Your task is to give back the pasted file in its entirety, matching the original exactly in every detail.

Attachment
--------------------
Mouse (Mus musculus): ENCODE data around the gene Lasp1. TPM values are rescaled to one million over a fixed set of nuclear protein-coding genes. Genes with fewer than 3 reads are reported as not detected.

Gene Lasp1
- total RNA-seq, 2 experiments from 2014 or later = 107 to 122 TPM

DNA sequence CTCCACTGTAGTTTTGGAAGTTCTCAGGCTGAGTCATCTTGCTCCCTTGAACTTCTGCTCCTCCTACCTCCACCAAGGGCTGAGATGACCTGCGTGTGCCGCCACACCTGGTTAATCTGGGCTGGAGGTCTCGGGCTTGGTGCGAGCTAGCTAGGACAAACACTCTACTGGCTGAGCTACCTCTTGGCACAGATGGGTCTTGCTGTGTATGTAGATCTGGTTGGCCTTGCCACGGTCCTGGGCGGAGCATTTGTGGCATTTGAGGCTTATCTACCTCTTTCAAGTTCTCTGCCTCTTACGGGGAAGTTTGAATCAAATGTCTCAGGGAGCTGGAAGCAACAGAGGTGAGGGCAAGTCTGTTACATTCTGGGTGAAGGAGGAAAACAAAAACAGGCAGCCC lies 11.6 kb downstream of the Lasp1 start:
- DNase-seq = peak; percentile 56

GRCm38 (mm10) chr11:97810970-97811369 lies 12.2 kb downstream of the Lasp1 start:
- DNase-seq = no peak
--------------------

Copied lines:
Mouse (Mus musculus): ENCODE data around the gene Lasp1. TPM values are rescaled to one million over a fixed set of nuclear protein-coding genes. Genes with fewer than 3 reads are reported as not detected.

Gene Lasp1
- total RNA-seq, 2 experiments from 2014 or later = 107 to 122 TPM

DNA sequence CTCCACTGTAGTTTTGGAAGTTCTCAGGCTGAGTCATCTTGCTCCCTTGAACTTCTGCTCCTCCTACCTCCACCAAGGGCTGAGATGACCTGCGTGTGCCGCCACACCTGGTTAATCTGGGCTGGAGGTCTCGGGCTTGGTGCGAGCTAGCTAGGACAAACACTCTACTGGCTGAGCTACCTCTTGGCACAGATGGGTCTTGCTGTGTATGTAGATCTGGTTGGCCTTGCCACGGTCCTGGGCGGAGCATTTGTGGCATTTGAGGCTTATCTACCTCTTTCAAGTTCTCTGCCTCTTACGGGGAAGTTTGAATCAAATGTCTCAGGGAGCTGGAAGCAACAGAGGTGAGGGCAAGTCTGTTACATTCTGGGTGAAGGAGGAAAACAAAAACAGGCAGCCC lies 11.6 kb downstream of the Lasp1 start:
- DNase-seq = peak; percentile 56

GRCm38 (mm10) chr11:97810970-97811369 lies 12.2 kb downstream of the Lasp1 start:
- DNase-seq = no peak